This month I left the Civil Service. I have been a Civil Servant for nearly five years and honestly was keen to do at least another five, however this was not meant to be. There is a lot to unpack, and no doubt reflecting and processing will keep me supplied with topics for blog posts for a long while but I couldn't not write something here.
I have learned a huge amount over the last five years. I've learned a ton about digital transformation and how senior leadership in a large organisation works. I've learned about how decisions are made in these large, bureaucratic organisations and how important it is to create alignment between business functions in order to get things done. I've seen how important it is to get the foundational practices and processes right and sustainable. I've seen many instances where people have been held back by their inability to take ownership of something - frequently through no real fault of their own. More importantly, I've learned a lot about managing and leading a large group of technical staff and, if the frankly astonishing comments in my leaving card are to be believed, I have been successful in at least this last one. In short, I have seen over and over again how it always comes back to the people and I have worked with some folk who are absolutely fantastic, and I hope lifelong friends.
So why did I leave? The reasons are long and complex but fundamentally it felt like I wasn't really making anything better any more. In leadership, there is work to be done to improve the world as you see it. There is also work to be done managing wider organisational change, which can be beneficial or detrimental to one's own people. There needs to be a balance here and for me the pendulum had swung so far to the latter, it felt like my entire job was playing backstop. Ultimately, I found myself working against the wider direction of the organisation and this was neither sustainable nor healthy.
The organisation had changed, and I had to ask myself some searching questions. Am I still learning and growing? Is what I'm now doing a good thing for my career? Do I want to be part of this new direction? While doing this I realised quite how exhausted I am feeling, and decided it was time to leave.
I obviously reflected on this decision extensively during my notice period, but the point where it properly sank in as definitely the right choice was when I visited the office for the first time since the start of the pandemic. I walked in, ran in to a lot of very lovely people and felt very sad. But I also realised that I was looking at an illusion - I was very sad for the world I remembered 18 months prior, but time had moved on (as it tends to do) and the world on that day was very different. In essence, I had a huge injection of nostalgia but I couldn't go back to that world no matter what choices I made. In the new world leaving was the correct thing to do.
Looking back hurts, and detailed stories are for the pub. Time to look forward instead. What do I actually want to do with my time? Right now, I'm feeling incredibly weary and burned out so I'm enjoying some time unemployed. I've also discovered that I like the sense of possibility stretching out in front, and so I'm avoiding lining something up for a month or so away. I've often found when on a normal stretch of leave that I beat myself up if I don't do anything with a day, because I am aware there are only so many before I go back. With no number ticking down, I am finding it much easier to rest properly in a day and I think I need this at the moment.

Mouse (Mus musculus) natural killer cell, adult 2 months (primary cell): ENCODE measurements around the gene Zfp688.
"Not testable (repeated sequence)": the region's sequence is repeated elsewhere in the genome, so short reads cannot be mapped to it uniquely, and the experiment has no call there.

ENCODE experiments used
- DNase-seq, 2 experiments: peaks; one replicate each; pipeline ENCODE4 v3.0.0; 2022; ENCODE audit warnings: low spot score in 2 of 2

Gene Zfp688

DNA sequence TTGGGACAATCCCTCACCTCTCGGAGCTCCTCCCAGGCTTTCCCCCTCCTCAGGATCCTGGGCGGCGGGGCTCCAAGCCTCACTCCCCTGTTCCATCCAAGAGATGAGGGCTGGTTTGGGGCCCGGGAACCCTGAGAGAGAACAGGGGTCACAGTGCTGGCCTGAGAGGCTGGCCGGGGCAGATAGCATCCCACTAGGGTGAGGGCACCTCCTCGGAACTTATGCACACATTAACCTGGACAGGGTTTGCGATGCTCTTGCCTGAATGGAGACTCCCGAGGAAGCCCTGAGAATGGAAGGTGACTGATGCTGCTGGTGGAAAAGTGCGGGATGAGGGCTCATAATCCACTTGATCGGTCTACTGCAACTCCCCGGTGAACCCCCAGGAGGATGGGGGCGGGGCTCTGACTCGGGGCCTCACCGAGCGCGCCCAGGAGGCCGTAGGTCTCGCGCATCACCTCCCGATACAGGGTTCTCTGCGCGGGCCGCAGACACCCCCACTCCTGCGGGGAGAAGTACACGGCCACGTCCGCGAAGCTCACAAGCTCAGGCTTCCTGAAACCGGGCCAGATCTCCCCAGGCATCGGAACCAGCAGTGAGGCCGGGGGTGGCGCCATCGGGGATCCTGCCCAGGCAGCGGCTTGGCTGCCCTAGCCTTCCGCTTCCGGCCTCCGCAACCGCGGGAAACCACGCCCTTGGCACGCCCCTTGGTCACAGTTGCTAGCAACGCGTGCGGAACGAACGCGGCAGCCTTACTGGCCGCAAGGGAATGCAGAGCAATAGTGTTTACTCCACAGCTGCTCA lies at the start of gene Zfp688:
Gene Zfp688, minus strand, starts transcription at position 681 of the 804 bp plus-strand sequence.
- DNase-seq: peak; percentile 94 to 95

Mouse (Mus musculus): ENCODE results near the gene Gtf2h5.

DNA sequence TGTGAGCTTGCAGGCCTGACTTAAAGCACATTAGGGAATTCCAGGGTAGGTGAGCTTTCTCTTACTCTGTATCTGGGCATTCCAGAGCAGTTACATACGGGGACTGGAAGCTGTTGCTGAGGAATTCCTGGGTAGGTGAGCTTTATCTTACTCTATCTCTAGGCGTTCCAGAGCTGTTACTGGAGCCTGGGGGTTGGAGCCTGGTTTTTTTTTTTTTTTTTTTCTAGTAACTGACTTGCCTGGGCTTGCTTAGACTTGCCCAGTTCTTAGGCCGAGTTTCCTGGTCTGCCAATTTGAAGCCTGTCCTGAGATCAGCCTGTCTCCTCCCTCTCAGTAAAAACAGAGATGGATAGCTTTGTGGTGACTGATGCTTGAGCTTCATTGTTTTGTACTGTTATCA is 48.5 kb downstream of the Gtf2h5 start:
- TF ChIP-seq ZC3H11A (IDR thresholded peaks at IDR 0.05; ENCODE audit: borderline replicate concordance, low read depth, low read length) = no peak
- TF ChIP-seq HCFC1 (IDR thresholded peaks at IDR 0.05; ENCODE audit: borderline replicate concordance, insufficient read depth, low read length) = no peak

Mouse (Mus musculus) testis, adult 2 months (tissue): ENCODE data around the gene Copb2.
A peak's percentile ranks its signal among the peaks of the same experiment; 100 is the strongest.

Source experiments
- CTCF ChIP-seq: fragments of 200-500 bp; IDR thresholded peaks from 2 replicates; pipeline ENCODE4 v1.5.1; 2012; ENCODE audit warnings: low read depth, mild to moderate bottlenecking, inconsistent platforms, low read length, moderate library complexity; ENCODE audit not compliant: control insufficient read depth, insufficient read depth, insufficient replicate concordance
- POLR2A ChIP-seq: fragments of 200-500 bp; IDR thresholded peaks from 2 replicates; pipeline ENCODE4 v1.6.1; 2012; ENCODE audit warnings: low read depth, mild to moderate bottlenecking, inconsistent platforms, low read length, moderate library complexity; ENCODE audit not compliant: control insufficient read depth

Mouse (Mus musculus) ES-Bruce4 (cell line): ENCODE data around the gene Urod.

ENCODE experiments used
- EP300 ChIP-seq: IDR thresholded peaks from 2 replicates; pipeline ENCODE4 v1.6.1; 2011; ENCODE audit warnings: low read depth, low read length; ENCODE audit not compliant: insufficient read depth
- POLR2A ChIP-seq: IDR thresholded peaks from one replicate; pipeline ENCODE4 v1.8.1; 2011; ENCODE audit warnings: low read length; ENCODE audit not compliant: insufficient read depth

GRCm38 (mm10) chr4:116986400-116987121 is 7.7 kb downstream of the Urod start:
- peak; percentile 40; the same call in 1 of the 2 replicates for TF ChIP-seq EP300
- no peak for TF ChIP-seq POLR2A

In the short term, my mental and physical health are priorities. Both have taken a severe battering over the years - especially the last 12 months - and need pulling back to a better place. I have already started hitting the gym again, and eating better and this combined with more sleep and less stress is doing wonders for my energy levels. I also recognise what a wonderful opportunity I have here - with few outgoings, no dependants, and 18 months of enforced saving thanks to lockdown, I can afford to take my time.
Longer term, unfortunately I will have to work again. I've given everything to my job over the last five years so part of me is keen to try something less all-consuming. However, that isn't really me so I'll likely jump into another maelstrom of "interesting problems". In the last few years I have discovered an interest in organisational design and how that ties into enabling sustainable delivery and technical leadership, so I'm looking to see whether I can find some work operating in this area. Non-engineering firms (ie not Google, Facebook or Amazon types) often seem to neglect technical leadership, instead treating engineers as fungible resources. There is a whole career talking about why this is wrong, short-sighted and a waste of their people - so I'm going to see if that career can be mine.
Importantly, I'm trying to make sure I can hit my main motivator. I moved from coding to management roles because I believe the technical industry (a famously hostile place at times) can be better for the people working in it. I'm keen to do what I can to enable this future. Sooner or later, I suspect that will mean taking responsibility for people again so it's a case of finding the right match - somewhere I am excited by the problems and I can do some good.
I guess there is a pitch here - if anyone reading this wants a chat about any of the above topics, and maybe progress that into a few days consulting here or there please do get in touch. In particular if you're about to go through some organisational transformation and maybe starting to hire engineers. I'm easily contactable through Twitter or LinkedIn, amongst others.
But that is another day. For the moment, I'm enjoying the very generous send-off from my friends in GDS and the Cabinet Office and trying to understand what this rest thing is.